Tuesday, August 04, 2009

My "when we were kids we played outside" rant

Often I'll hear the ridiculous argument, "When we were kids we played outside" thrown around to explain childhood obesity. Presumably proponents of this argument believe that the answer to our childhood obesity problems lies with getting kids to build treehouses and play tag. In fact PartipACTION was recently revived (at taxpayer expense) for this very purpose, this despite the fact that during the 30 years of ParticipACTION's reign childhood obesity rates in Canada rose by roughly 300%.

So why don't kids play outside anymore? Have kids changed? Of course not. Kids, just like adults, are consumers. If they've got a few free hours they'll weigh out their options and choose the one that's most enticing. I think people tend to romanticize our heady days of cops and robbers and forget that when we were kids the only alternative to playing outside was staying inside with our parents. We didn't have XBOXes, the internet, cable television or text messages. We had parents who wanted us to do chores, clean our rooms, or worse yet, talk - go figure we played outside.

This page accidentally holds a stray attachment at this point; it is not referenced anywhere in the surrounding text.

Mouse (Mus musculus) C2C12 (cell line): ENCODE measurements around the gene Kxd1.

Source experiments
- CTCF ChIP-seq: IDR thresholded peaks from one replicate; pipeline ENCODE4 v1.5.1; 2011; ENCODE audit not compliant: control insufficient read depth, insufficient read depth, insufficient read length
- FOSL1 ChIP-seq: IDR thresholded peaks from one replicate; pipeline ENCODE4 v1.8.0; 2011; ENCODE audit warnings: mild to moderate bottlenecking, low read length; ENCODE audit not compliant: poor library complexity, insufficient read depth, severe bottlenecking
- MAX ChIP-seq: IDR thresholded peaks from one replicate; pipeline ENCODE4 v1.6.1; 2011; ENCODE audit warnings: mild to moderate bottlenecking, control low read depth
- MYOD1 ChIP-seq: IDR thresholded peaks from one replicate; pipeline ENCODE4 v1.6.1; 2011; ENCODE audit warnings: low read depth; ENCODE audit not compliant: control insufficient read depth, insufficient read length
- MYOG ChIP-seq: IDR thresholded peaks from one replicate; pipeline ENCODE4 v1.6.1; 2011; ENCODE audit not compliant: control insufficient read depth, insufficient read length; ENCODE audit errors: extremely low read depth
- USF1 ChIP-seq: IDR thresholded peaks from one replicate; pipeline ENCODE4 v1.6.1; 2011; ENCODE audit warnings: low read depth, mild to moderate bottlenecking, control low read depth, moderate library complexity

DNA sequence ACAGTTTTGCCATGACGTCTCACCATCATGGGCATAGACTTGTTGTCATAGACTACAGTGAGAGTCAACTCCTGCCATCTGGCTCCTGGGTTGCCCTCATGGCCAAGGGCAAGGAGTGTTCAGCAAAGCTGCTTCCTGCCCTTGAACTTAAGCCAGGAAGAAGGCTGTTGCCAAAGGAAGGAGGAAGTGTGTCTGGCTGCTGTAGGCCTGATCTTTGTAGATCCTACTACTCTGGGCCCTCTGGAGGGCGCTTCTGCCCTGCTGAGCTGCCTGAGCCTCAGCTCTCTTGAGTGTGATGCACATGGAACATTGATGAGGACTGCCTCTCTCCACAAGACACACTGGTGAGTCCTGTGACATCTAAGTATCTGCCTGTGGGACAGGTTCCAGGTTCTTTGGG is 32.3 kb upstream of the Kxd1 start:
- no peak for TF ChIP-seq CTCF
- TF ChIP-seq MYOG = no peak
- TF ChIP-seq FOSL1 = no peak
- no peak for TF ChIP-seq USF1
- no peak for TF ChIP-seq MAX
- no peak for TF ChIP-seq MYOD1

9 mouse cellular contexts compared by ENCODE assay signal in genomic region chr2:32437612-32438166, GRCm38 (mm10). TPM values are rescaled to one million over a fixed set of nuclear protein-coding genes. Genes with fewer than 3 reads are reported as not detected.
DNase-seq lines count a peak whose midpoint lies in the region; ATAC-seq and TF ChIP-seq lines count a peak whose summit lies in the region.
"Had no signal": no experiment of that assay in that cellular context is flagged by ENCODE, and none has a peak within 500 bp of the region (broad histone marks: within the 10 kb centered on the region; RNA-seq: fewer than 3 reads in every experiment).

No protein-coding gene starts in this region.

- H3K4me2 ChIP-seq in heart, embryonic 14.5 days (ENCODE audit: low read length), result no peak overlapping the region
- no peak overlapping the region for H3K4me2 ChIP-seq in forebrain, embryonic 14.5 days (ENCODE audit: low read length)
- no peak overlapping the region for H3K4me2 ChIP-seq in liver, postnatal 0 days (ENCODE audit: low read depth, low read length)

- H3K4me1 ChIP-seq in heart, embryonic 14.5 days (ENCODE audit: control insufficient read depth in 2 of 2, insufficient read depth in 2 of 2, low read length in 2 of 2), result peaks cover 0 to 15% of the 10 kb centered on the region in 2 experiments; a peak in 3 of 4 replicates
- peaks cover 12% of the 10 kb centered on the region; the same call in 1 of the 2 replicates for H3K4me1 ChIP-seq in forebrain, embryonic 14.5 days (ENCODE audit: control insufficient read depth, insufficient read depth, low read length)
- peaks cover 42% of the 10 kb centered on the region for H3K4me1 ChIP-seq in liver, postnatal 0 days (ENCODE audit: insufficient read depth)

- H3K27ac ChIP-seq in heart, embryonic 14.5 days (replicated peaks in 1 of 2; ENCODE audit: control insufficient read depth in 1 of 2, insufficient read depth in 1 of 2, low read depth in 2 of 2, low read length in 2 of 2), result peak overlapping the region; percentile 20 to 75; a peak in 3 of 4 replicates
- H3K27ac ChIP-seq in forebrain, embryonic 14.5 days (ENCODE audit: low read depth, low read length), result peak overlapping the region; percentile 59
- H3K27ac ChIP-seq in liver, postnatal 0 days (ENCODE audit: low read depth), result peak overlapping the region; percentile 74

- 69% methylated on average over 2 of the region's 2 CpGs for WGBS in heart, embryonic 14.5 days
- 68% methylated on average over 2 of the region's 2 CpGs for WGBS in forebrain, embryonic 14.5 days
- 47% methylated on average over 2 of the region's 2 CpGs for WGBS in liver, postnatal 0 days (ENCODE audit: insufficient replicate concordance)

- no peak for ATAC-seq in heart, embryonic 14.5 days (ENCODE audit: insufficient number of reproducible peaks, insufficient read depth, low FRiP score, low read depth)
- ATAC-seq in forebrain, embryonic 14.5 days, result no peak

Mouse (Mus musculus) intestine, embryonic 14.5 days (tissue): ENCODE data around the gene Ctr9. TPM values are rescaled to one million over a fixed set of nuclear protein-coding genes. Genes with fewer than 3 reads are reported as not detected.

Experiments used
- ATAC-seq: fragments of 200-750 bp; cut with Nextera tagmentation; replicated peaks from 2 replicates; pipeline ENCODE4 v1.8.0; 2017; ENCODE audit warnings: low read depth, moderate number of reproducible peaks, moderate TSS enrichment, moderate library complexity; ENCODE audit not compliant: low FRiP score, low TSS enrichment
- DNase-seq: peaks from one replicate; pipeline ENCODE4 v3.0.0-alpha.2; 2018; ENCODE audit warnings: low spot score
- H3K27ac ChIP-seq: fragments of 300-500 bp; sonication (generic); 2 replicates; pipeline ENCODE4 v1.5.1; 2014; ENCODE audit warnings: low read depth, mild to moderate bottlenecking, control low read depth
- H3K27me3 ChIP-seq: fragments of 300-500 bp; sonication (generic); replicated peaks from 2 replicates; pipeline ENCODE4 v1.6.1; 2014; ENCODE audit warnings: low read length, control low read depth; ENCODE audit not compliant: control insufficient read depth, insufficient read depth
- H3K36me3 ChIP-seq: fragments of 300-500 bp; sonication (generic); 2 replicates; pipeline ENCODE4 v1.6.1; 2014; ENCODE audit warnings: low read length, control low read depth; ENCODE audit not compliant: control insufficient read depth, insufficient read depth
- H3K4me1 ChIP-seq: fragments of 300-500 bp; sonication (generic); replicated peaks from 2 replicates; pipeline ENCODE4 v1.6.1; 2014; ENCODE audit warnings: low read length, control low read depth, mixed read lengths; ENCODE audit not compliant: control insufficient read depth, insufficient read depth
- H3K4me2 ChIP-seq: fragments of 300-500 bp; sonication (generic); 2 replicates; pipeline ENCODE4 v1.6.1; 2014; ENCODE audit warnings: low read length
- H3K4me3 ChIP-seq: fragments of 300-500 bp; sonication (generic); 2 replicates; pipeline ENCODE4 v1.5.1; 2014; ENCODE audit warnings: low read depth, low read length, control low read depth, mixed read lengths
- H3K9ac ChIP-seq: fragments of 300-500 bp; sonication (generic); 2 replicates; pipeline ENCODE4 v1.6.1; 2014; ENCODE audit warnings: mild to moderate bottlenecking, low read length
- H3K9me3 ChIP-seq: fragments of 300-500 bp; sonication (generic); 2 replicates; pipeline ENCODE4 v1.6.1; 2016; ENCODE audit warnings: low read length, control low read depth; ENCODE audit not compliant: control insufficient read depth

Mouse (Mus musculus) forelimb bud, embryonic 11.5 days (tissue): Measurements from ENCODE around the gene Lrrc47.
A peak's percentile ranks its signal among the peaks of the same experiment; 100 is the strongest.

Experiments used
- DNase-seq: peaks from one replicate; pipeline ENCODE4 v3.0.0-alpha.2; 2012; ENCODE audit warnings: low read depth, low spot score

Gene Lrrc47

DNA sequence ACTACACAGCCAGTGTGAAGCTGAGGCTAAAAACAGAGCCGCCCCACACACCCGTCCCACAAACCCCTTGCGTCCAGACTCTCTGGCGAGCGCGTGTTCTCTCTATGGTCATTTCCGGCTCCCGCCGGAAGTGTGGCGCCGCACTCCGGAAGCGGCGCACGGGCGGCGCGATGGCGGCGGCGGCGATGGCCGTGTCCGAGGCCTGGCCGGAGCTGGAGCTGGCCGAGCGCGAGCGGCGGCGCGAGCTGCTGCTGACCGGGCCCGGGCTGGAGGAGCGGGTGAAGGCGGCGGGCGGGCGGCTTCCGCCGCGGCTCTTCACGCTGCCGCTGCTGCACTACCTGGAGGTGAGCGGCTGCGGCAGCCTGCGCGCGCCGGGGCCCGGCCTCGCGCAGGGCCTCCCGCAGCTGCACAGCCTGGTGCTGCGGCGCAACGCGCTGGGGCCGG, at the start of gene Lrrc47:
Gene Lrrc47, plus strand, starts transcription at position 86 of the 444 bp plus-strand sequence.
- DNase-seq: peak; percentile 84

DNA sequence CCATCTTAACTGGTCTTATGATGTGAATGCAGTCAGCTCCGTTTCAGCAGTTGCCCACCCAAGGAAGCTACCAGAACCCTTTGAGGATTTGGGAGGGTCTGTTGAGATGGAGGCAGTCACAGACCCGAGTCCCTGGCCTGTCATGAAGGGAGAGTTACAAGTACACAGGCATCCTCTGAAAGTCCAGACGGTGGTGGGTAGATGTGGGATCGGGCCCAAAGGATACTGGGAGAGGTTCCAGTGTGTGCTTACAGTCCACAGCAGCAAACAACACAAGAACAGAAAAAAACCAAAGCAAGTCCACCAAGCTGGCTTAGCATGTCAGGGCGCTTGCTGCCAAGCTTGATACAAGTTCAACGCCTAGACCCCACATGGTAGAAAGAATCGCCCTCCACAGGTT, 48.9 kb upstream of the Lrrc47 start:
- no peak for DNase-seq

And could playing outside really make a difference to weight? For me playing outside often involved lazy bike rides to parks where I'd climb a tree and sit for a while, or building a fort in the backyard, or spending literally hours on a swing. It certainly didn't involve high intensity exercise. Sure, I played baseball and football with my friends - but then so do kids today as organized sports have taken off over the course of the past 20 years.

Sadly even high intensity exercise doesn't burn nearly as many calories as would be fair and consequently if we do in fact get kids outside to play leisurely outside, it's not as if their pounds are going to melt away.

Getting your kids to play outside is a fantastic idea for their health, but please do me a favour and stop explaining away childhood obesity with whimsy.

If you want your children to play outside and live an active lifestyle, the best thing you can do is lead by example and live the life you want your children to live and then hope for the best.

The only other option would be installing XBOXes in our parks but I think that might defeat the purpose.

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